The only expectations Crosby heeded were the ones he placed on himself. Simply, they were to give his best every time he was on the ice and to make sure he contributed his best to helping the team win. Which is why his own summation of his season was spiced with mixed feelings.
"My whole life, I was kind of the youngest guy on my team. It was kind of unique I was able to do it and be the youngest, because that was something that was repeated to me a lot. But I was always told that age is just a number," Crosby said. "You're only a rookie once. By no means did I think about getting 100 points or a certain point total coming into the season. Once it became near, I thought it would be a nice feat. I just tried to have the best finish to the season I could and have no regrets. In a way, it helped motivate me a little more. But honestly, it wasn't something I was thinking about."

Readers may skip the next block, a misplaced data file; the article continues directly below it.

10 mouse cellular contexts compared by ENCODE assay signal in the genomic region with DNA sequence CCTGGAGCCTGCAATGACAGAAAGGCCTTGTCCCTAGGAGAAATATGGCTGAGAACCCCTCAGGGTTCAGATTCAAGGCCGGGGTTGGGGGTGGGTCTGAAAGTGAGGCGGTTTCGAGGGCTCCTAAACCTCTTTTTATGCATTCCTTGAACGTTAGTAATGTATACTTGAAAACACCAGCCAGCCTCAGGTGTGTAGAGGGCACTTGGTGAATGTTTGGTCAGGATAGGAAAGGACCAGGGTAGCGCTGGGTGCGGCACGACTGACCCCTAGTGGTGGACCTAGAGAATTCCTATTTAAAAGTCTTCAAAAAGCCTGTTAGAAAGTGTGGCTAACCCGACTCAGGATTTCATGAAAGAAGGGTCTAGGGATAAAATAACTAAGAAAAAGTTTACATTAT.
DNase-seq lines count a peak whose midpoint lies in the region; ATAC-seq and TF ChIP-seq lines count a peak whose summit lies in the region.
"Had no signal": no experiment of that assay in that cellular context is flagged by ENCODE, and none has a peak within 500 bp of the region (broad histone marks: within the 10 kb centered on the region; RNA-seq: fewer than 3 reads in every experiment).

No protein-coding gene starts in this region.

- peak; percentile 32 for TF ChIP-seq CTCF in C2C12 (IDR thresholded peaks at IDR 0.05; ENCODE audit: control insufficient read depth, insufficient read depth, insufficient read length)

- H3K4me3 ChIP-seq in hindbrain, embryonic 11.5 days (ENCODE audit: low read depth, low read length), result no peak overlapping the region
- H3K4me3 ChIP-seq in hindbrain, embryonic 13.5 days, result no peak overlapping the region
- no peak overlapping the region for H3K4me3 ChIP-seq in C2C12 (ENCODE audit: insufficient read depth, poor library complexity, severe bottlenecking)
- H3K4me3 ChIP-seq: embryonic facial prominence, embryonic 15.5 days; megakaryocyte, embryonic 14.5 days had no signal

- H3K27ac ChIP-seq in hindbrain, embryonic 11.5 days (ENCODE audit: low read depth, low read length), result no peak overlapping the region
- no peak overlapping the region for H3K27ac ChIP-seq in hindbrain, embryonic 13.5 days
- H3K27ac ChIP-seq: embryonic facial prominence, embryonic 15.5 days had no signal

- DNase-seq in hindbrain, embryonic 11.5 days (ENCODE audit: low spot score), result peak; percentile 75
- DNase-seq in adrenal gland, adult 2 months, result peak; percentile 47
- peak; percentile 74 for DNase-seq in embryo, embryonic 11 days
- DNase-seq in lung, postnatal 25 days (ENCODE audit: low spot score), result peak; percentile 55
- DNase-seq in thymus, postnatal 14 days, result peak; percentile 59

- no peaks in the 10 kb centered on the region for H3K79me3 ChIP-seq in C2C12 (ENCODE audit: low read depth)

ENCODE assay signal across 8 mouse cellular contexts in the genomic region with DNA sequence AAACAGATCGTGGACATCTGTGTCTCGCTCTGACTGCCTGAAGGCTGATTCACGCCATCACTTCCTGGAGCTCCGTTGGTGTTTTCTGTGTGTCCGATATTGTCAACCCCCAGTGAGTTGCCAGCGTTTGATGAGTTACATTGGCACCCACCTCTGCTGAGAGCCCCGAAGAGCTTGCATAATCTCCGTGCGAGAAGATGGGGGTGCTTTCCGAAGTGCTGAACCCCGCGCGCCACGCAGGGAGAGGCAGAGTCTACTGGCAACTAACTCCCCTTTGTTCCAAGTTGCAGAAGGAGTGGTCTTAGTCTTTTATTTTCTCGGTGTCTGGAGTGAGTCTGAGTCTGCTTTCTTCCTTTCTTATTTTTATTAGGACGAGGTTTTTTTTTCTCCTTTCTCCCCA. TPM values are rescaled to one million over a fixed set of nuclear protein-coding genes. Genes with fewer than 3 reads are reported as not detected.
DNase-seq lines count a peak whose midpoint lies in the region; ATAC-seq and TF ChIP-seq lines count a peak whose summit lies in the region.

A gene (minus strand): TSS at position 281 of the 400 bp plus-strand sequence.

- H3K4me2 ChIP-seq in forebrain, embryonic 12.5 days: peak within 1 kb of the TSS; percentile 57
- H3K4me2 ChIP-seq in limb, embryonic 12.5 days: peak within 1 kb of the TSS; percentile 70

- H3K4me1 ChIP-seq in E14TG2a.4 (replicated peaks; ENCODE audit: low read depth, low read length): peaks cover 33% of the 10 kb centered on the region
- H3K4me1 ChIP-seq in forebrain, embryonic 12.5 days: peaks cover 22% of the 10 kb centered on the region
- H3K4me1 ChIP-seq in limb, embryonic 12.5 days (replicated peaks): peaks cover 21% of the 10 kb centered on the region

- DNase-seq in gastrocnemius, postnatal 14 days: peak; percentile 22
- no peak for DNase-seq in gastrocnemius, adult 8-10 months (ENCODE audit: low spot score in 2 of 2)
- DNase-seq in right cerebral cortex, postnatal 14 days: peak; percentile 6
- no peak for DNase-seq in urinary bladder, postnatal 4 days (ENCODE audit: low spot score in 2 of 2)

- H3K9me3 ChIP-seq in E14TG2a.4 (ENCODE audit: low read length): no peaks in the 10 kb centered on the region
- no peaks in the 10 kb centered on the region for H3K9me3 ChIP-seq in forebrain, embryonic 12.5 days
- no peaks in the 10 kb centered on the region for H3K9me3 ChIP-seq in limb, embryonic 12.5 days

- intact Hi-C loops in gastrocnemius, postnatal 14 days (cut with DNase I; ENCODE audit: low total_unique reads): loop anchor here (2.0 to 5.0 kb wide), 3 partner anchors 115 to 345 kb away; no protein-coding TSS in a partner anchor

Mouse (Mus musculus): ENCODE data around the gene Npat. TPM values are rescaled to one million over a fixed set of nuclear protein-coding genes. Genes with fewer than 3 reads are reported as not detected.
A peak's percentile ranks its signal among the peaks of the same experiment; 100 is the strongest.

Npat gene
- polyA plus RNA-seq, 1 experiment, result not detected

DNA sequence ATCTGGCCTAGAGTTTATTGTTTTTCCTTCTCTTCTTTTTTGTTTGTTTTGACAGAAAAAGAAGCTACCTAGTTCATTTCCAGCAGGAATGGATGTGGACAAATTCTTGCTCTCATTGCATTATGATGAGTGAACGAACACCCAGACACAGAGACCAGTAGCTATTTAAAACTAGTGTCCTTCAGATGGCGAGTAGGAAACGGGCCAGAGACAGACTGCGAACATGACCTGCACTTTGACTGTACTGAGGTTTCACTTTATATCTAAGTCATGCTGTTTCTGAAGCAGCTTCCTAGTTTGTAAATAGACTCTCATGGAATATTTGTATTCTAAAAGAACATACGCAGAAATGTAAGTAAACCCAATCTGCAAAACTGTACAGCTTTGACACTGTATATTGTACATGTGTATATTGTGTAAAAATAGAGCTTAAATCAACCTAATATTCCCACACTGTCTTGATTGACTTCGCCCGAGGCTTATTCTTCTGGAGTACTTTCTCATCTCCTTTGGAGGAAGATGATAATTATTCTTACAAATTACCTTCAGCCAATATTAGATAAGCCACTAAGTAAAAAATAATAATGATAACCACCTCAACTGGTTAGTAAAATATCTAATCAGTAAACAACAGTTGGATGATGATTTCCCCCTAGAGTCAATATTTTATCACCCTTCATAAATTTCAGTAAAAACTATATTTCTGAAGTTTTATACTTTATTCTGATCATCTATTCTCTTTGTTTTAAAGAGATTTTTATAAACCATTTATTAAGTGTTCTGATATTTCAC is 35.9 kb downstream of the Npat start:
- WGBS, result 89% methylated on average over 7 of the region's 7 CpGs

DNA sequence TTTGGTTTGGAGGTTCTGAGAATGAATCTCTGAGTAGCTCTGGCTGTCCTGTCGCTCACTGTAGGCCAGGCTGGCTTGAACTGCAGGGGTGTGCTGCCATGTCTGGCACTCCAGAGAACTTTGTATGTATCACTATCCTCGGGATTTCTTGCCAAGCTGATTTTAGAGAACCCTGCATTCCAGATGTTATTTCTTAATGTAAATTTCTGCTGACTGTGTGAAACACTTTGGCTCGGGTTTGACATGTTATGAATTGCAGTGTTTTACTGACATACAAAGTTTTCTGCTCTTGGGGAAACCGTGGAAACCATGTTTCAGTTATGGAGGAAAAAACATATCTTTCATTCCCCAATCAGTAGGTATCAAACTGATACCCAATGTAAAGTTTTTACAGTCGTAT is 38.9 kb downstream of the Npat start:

As it turned out, Crosby wasn't the league's top rookie. That honor was won by Washington's Alexander Ovechkin. And it was anything but a trophy season for the Penguins, who finished in the cellar.
Still, a brigade of Zambonis cannot erase the marks Crosby left on the ice during a rookie season baptized by blood, chipped teeth and dazzling displays that produced disbelief even among seasoned hockey people.
"You rub your eyes," said Michel Therrien, the second coach the Penguins employed last season, following one of Crosby's highlight-reel assists. "He does things that few players can."